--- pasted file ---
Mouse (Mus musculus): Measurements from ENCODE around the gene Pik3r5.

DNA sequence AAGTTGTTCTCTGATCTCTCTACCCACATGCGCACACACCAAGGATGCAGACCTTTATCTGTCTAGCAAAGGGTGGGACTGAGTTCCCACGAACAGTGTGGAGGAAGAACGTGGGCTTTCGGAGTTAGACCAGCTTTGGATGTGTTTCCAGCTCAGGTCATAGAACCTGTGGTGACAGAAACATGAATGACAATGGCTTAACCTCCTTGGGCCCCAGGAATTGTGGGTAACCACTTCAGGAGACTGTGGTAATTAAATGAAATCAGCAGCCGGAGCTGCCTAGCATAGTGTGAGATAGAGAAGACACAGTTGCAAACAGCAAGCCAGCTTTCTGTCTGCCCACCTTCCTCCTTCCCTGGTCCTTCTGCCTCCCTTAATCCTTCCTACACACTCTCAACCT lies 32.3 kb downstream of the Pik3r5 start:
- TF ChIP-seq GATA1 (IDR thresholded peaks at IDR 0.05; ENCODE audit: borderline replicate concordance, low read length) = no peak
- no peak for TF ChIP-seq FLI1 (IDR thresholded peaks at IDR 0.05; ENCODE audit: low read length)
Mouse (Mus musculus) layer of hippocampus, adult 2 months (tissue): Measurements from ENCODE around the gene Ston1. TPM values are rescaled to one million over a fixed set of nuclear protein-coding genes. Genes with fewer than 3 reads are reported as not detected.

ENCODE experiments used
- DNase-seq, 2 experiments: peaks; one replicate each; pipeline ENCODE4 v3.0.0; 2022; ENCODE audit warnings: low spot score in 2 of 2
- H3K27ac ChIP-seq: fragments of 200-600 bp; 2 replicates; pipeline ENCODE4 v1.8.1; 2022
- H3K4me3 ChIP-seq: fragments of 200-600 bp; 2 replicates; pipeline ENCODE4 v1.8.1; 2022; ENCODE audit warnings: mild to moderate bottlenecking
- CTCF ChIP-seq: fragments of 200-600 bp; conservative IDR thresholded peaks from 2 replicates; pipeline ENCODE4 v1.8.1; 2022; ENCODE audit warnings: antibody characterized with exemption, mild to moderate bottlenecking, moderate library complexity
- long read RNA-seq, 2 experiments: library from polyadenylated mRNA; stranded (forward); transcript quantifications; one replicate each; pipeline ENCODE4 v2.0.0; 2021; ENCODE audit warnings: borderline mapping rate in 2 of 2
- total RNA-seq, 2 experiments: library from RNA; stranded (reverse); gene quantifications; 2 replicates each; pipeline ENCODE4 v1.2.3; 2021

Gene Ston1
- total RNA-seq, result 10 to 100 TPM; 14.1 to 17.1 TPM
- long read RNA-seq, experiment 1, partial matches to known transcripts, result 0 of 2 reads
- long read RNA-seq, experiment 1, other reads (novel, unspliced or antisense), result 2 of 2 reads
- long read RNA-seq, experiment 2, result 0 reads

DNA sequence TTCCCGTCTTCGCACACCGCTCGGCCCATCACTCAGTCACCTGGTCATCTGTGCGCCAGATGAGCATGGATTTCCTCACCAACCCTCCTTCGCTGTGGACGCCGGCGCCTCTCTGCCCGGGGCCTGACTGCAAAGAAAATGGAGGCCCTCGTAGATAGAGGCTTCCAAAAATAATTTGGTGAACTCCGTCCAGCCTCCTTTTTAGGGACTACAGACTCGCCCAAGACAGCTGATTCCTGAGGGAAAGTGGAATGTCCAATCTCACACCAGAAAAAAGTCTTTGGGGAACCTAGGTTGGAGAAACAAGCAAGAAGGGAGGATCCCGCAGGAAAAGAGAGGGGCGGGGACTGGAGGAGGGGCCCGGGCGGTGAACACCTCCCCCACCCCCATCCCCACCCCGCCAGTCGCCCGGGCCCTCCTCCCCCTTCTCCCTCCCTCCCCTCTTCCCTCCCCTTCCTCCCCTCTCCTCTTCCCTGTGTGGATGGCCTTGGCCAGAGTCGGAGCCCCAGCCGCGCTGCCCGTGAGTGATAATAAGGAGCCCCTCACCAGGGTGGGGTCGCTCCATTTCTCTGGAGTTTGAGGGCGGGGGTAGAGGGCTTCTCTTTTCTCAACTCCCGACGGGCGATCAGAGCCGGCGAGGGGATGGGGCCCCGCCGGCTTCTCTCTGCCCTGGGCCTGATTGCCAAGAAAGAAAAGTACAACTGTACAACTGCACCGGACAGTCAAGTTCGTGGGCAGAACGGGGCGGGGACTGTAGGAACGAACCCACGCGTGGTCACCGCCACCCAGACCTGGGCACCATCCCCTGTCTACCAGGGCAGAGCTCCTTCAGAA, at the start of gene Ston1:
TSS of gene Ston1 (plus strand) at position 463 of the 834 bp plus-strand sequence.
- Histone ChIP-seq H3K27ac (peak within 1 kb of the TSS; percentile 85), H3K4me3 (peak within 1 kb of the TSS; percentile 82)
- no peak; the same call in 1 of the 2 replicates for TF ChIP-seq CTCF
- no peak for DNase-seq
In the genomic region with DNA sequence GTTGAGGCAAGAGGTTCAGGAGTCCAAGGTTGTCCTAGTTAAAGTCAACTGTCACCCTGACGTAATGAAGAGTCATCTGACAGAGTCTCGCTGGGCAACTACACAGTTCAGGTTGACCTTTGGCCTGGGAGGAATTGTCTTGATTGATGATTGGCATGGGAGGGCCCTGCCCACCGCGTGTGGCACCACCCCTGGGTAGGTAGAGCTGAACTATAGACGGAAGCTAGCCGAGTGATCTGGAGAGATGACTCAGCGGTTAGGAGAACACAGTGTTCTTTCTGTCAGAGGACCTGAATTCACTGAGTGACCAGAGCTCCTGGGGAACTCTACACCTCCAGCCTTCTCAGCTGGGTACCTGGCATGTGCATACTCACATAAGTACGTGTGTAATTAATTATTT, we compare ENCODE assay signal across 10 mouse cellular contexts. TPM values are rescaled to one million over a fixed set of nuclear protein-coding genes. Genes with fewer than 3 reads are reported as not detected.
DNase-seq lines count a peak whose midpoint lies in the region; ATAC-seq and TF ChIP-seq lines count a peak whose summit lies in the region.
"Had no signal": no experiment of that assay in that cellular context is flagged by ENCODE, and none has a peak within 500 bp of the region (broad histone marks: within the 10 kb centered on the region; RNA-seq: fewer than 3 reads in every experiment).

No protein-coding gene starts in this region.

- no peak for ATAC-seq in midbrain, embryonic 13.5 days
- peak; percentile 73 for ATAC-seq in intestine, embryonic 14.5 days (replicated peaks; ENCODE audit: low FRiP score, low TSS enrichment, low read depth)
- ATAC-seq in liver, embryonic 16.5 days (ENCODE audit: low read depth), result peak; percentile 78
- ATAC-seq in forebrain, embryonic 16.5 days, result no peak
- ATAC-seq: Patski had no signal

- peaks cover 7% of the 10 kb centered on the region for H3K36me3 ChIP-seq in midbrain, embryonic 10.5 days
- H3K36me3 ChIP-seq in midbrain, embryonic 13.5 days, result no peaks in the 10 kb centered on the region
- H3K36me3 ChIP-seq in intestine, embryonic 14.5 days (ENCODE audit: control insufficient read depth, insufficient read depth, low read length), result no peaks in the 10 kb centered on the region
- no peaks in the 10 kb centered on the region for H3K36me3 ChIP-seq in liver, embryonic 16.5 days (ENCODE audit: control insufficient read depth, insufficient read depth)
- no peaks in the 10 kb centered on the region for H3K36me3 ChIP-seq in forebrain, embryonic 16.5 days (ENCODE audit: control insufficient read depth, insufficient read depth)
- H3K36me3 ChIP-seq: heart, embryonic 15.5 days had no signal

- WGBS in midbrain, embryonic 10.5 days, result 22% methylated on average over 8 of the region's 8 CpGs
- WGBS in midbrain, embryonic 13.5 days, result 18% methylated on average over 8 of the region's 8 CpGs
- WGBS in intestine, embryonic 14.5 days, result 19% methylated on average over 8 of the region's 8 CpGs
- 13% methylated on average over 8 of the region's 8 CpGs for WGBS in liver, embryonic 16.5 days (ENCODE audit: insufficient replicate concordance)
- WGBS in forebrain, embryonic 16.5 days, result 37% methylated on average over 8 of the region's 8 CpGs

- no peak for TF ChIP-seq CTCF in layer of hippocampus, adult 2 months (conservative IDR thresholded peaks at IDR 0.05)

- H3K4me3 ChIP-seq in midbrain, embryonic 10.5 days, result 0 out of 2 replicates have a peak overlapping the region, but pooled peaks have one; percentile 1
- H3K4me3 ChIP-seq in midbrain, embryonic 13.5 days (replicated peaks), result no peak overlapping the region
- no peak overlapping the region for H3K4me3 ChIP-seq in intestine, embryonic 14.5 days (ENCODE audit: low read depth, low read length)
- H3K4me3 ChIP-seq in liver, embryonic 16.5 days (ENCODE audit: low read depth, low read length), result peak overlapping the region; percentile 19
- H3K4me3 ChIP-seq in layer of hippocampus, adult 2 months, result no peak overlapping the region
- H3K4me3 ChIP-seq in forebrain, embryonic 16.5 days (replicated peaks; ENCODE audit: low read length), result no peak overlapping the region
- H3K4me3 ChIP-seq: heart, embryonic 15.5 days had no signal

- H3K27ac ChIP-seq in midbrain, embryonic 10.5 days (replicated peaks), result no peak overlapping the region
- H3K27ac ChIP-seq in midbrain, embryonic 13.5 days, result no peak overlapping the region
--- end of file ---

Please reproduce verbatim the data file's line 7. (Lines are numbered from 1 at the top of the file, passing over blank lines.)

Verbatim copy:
- DNase-seq, 2 experiments: peaks; one replicate each; pipeline ENCODE4 v3.0.0; 2022; ENCODE audit warnings: low spot score in 2 of 2